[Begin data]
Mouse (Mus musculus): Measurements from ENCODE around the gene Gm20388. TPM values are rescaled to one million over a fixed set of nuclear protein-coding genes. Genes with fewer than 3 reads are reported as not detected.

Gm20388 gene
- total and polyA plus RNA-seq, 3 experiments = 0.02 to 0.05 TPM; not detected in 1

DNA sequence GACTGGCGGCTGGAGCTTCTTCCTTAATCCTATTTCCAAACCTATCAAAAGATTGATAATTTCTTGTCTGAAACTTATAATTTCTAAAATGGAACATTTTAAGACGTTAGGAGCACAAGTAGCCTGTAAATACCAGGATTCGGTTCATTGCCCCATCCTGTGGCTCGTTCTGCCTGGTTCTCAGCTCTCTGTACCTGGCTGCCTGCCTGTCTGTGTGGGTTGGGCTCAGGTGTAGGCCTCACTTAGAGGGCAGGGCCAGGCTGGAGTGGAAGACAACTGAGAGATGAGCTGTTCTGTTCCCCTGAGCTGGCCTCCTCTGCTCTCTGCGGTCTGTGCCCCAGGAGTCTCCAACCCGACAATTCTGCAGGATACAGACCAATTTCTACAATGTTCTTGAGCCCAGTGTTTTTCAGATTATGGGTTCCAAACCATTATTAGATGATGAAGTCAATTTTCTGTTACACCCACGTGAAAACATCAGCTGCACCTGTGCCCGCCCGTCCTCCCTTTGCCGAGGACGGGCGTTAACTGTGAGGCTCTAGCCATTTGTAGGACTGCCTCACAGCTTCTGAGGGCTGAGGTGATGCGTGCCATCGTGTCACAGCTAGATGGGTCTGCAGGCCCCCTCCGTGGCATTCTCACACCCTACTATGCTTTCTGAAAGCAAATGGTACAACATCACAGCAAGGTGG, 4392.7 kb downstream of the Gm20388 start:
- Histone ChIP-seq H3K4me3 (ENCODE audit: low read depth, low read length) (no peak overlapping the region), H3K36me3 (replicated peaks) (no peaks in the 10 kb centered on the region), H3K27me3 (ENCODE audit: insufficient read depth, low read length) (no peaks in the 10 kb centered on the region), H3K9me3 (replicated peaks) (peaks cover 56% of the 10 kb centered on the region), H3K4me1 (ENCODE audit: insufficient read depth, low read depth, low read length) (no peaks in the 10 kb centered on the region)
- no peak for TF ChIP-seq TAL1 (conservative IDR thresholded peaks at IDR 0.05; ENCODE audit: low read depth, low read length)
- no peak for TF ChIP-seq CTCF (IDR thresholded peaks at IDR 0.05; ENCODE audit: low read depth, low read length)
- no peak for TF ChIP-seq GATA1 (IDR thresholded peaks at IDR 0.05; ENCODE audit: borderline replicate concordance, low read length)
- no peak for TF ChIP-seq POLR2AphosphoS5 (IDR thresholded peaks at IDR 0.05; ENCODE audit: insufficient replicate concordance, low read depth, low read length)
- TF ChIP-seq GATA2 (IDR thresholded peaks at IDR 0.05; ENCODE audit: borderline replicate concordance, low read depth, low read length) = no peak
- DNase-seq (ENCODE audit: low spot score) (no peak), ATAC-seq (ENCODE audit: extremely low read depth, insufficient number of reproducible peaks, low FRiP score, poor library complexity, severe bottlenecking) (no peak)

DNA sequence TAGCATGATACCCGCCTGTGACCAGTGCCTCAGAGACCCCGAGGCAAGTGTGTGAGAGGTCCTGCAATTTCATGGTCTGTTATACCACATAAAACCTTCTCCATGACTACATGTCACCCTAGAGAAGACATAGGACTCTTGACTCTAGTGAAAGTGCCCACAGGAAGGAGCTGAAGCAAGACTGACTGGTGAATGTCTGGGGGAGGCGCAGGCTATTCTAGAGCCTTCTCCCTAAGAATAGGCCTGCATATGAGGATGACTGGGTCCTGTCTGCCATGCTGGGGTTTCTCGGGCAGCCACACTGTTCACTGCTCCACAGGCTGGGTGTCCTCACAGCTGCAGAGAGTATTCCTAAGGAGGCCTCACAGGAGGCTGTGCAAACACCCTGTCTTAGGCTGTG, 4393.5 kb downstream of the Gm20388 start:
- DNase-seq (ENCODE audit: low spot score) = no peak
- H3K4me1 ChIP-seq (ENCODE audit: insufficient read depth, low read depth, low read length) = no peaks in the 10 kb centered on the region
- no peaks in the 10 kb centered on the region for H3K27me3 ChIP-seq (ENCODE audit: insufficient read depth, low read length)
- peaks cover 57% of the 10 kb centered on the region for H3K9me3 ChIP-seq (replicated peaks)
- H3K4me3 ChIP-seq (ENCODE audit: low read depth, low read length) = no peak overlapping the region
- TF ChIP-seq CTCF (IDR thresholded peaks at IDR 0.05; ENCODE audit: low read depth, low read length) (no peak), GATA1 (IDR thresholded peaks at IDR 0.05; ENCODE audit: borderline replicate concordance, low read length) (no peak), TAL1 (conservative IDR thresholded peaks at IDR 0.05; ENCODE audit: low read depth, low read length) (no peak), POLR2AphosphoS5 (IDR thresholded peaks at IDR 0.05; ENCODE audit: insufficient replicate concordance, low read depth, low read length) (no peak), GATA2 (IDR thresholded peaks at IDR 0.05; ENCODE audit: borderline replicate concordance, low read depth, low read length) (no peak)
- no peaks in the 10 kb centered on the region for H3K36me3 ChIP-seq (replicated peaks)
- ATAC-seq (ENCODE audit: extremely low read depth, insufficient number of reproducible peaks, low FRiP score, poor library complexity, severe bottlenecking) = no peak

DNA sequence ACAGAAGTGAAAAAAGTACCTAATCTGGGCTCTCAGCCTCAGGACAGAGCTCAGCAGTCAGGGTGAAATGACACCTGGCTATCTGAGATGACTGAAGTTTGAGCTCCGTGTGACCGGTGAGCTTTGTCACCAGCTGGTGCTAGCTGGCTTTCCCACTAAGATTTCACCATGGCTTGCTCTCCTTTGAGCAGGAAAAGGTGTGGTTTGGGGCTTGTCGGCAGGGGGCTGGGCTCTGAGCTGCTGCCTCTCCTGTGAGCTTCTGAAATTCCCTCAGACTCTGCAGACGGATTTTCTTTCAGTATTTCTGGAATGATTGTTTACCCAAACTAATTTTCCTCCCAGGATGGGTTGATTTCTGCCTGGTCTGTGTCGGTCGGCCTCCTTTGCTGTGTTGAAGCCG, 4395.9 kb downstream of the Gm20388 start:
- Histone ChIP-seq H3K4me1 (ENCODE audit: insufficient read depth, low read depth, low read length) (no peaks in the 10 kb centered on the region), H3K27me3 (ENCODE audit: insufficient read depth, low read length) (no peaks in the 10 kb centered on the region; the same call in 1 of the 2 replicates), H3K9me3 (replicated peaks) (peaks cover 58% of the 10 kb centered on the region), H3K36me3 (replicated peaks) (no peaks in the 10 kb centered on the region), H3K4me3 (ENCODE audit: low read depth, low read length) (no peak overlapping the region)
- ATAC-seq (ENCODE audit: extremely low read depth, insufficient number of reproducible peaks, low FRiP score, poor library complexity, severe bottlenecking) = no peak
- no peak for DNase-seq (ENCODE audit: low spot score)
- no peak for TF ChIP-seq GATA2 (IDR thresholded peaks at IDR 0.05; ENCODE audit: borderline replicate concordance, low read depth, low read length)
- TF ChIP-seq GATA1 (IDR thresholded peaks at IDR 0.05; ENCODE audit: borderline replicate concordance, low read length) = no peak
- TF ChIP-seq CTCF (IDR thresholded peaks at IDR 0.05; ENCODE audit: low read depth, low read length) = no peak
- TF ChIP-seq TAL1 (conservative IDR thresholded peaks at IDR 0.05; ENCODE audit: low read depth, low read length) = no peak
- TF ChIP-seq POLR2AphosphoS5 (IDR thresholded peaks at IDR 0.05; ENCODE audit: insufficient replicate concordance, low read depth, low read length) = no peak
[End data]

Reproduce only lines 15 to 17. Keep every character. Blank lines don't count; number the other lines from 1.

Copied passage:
- no peaks in the 10 kb centered on the region for H3K27me3 ChIP-seq (ENCODE audit: insufficient read depth, low read length)
- peaks cover 57% of the 10 kb centered on the region for H3K9me3 ChIP-seq (replicated peaks)
- H3K4me3 ChIP-seq (ENCODE audit: low read depth, low read length) = no peak overlapping the region